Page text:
Syntax: Talking Animals in the Bible

Several readers have requested that we produce more examples of syntax searching. Your wish is my command — at least in this case. I made a video that shows how to make a syntax search to find all the places in the Hebrew Bible where an animal speaks, or more specifically, where a clause has a verb of speaking with a “creature” in the subject. The query uses the semantic categories present in the A-F markup to narrow the hits down to only verbs of speaking with “creature” subjects.

This query, which is mostly just for fun, is a variation on a template that I use often:

  • Clause
    • Clause IC 1: Structure = {Finite Verb}
    • Anything
    • Clause IC 2: Structure = {Subject}

That query is pretty general: It’ll find every clause that has a Finite Verb followed by a Subject, with “Anything” in between. That’s not a very useful query in and of itself, but I can now “hang” segments or phrases or whatever from each of the two clause-immediate constituents (Clause IC) in order to further narrow my search. In the case of the “Talking Animals” query, I added a segment (ie, a single Hebrew word or word-part, such as the prefix prepositions) beneath the Verb clause IC and then, using the semantic properties that are available to text segments in the Andersen-Forbes database, I constrained it to only match words that had “speaking” semantics. Similarly, I constrained the subject to animals by adding a segment that could only match if it had “creature” semantics.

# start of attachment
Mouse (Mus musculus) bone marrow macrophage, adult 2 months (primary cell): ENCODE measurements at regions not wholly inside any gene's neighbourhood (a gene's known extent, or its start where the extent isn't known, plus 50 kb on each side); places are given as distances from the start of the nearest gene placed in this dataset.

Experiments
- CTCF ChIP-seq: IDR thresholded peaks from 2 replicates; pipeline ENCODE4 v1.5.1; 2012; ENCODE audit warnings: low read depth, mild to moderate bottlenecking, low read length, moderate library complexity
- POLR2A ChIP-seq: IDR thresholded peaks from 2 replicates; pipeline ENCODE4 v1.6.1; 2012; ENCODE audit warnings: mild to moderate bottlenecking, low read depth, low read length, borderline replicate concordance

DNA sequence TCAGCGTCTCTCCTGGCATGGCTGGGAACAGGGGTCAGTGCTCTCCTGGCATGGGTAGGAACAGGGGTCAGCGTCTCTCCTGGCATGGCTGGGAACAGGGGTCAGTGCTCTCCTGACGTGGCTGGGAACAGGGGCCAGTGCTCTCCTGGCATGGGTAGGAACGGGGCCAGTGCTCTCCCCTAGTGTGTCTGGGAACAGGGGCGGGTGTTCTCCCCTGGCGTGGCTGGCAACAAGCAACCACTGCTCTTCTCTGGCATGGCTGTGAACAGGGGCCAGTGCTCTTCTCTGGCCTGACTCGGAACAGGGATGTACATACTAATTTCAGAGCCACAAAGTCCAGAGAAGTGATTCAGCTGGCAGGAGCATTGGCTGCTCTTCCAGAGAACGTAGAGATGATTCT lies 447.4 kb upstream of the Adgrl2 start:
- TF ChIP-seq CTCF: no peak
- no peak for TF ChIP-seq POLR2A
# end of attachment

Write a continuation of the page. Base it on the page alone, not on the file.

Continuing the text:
• verb of utterance + “creature” in the subject = Talking Animals

This pattern can be used to come up with all sorts of more useful queries:

  • verb of destruction + ???? in the subject = What does YHWH destroy?
  • ??? in the verb + noun with “deity” semantics in the subject = What does God love?
  • verb of utterance + ????? in the subject = What does Abraham say?
  • plural in the verb + singular in the subject = Subject/verb disagreement in number

… and so on. By varying the qualifications for the subject and the verb, you can produce any number of useful queries.


  1. That is powerful searching!

  2. Curtis Smitz says:

    This query method seems pretty fantastic. However it displays a knowledge of the subject of English far above my abilities. But I would still like to do a particular query in that fashion. How can I query “the commands of Jesus” and then export the verses to a verse list? Perhaps if I could follow the steps to that (in my mind simpler) query I could do others.